3) Autofocus Performance and Accuracy
As I have already pointed out in my Nikon 1 V1 Review, the new autofocus system on the Nikon 1 system is phenomenal when compared to all other mirrorless competitors. It is very fast and accurate, thanks to the hybrid autofocus system that Nikon specifically developed for the Nikon 1 cameras. Hybrid autofocus is a combination of phase and contrast detect AF that work together to obtain quick and accurate focus.
I had a very positive experience with autofocus performance and accuracy of the Nikon 1 10mm lens. It truly does acquire focus very quickly and most importantly, accurately. Wide angle and large depth of field due to the small 2.7x crop factor sensor do contribute to a much larger depth of field, making it easier to get subjects in focus. However, I have used other compact cameras with even smaller sensors in the past and had a lot more focus issues in comparison, so the combination of rear focus and the hybrid AF system surely do their magic. As for AF noise, the Nikon 1 10mm f/2.8 is unfortunately not equipped with the same Silent Stepping AF Motor (STM) that is found on 1 Nikkor zoom lenses like the 1 Nikkor VR 10-30mm f/3.5-5.6, so AF operation is louder in comparison. I would say very comparable to the AF noise we hear on most AF-S lenses.
4) Lens sharpness, contrast and color rendition
As I reveal in my sharpness tests in the subsequent sections of this review, the performance of the Nikon 1 10mm f/2.8 is very good in the center throughout its aperture range, even wide open. The corners suffer from some chromatic aberration and vignetting, especially wide open. You can see many examples of lens sharpness taken in a controlled environment, along with comparisons against other lenses.
A quick note on lens sharpness that generally applies to all Nikon 1 Nikkor lenses. Due to the small size of the sensor and the nature of compact optics, an aperture of f/5.6 is rather small and often represents peak lens performance. While diffraction negatively effects images on DX and FX sensors above f/8-f/11, it greatly impacts lens performance at anything smaller than f/5.6 on CX sensors. In the case of the Nikon 1 10mm lens, try to shoot at apertures between f/2.8 and f/5.6 for optimal results and do not stop down beyond f/8 or you will see a very heavy loss of resolution and contrast due to heavy diffraction. Unlike some other 1 Nikkor lenses, the lens minimum aperture is limited to f/11. This is yet another negative consequence of a small sensor camera design.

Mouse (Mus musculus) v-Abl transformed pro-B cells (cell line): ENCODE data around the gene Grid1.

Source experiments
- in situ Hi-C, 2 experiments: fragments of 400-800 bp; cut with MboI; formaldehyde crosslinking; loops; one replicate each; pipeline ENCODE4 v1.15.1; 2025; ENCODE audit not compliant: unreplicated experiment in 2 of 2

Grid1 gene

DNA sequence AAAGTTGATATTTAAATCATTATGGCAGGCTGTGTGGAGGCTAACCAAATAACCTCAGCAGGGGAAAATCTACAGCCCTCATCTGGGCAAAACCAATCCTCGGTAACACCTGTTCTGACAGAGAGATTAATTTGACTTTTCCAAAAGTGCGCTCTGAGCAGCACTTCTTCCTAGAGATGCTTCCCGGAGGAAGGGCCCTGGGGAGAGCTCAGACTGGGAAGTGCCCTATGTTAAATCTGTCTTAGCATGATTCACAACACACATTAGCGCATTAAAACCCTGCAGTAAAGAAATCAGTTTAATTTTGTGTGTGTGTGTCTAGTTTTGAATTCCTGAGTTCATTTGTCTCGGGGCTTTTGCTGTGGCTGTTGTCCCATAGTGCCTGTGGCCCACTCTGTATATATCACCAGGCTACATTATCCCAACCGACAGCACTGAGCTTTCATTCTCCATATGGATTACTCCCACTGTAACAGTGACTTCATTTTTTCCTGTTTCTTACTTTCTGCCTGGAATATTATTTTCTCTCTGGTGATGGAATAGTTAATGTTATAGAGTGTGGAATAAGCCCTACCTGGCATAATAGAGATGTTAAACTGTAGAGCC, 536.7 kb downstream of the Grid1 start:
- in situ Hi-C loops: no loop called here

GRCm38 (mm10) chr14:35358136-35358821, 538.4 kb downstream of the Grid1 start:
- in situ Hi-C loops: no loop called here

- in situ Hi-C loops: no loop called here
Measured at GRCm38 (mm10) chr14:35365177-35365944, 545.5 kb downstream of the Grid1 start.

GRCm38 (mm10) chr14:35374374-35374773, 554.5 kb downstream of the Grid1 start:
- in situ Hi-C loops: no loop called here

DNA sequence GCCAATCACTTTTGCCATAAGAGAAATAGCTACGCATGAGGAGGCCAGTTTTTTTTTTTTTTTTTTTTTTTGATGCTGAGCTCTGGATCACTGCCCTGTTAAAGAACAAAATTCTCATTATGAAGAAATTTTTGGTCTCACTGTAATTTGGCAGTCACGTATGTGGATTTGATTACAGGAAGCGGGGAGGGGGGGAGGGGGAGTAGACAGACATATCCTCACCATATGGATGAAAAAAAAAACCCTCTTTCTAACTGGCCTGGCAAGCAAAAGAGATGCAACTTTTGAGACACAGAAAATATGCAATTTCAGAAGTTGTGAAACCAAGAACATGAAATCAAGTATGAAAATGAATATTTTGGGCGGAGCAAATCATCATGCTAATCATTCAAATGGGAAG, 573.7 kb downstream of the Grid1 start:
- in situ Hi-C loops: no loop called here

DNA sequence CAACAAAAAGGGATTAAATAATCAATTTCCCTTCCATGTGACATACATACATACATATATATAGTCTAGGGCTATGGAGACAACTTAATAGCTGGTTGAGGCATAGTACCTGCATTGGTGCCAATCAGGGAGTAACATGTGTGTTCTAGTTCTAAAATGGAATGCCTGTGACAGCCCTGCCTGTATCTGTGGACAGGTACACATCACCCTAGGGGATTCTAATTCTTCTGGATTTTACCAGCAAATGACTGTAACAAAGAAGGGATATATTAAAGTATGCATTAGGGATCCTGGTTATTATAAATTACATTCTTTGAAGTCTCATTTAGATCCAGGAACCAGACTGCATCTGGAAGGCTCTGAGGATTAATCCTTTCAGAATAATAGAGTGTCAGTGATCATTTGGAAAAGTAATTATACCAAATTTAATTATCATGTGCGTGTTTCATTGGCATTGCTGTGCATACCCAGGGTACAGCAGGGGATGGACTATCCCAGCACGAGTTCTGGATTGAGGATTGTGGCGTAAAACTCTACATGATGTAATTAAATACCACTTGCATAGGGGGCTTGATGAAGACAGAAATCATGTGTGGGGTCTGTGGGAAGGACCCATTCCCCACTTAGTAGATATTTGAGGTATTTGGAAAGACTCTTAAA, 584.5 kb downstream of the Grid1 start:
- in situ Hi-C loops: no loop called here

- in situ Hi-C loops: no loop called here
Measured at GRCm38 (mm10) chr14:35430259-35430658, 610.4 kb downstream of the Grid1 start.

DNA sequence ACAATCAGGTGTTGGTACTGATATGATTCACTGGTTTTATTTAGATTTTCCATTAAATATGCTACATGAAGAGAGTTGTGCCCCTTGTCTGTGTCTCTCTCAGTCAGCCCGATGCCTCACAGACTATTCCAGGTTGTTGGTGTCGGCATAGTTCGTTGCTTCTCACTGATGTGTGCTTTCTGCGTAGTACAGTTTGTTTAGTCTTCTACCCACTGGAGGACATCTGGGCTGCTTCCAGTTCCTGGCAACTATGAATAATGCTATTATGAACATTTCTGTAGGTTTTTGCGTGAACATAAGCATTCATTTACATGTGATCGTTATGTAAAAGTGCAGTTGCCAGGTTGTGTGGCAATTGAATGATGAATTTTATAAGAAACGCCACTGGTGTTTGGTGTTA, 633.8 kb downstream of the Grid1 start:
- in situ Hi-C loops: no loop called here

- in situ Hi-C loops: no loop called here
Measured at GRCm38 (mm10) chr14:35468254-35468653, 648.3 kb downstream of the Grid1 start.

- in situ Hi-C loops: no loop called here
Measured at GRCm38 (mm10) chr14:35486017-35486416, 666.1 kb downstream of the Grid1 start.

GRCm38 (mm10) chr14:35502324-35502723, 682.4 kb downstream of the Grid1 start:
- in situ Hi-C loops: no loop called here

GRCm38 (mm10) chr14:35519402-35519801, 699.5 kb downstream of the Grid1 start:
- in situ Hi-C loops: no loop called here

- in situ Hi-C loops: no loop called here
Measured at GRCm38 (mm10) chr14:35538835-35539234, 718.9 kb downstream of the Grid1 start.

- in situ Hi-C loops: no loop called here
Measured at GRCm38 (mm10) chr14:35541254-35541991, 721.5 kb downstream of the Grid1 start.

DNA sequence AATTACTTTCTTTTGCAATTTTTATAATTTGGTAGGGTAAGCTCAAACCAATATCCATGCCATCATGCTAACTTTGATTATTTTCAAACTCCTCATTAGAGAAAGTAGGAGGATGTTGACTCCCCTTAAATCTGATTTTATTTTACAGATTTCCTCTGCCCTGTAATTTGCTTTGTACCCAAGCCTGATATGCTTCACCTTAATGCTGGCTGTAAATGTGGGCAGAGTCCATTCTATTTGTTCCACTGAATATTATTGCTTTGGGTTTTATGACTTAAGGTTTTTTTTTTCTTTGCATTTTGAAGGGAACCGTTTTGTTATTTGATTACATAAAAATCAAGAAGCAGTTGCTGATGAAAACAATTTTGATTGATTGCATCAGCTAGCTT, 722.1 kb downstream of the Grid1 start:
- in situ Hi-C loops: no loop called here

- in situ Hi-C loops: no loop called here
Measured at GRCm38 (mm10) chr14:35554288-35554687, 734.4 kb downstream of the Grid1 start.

Due to the wide-angle nature of the lens and its short focal length, obtaining good bokeh would require you to shoot wide open at f/2.8 and stay very close to your subject. Again, the tiny CX sensor has a negative impact on depth of field, so if you shoot portraits and your goal is to better isolate subjects from the background, you will be better off with a longer focal length lens like the 1 Nikkor VR 30-110mm, or you might want to wait until Nikon releases a fast prime lens. If you are very close to your subject and the background is not too close, you can get a relatively good-looking background when shooting wide open at f/2.8. The lens is equipped with a rounded 7-blade diaphragm, which helps in obtaining circular bokeh highlights.
As for vignetting, there is a very noticeable amount of vignetting wide open at f/2.8, which is greatly reduced when the lens is stopped down to f/4. Unfortunately, a slight amount of vignetting stays visible at all apertures:
RAW shooters will see more vignetting in their images, because vignetting is automatically reduced on JPEG images. If vignetting is an issue for you, it is easy to fix in post-processing, so I would not worry about it. Adobe has already added a lens profile for the Nikon 1 10mm f/2.8 into Lightroom 3.6 and their Camera RAW 6.6, so you can easily remove the effect of vignetting with a single click through the Lens Corrections sub-module in Lightroom.
7) Ghosting and Flare
Thanks to clever lens design and Super Integrated Coating, the Nikon 1 10mm f/2.8 lens handles flares and ghosting quite well – one of the reasons why Nikon did not include a lens hood. Here is a sample image with the sun right in the frame:
If you see the effects of flare and ghosting in your images, then simply use your hand to block the incoming light rays. I have done that a few times when shooting on the field and it worked great.
8) Chromatic Aberration and Distortion
As I have already pointed out, the Nikon 1 10mm f/2.8 suffers from some chromatic aberration in the corners. The type of chromatic aberration I saw in my lab tests is green on one side and magenta on another. The good news is that this sort of chromatic aberration is absent in the center and is only pronounced in the extreme corners when shooting at a close distance. I went through many image samples that I shot outdoors and I could not find any images that showed this kind of aberration, which means that it is generally not an issue.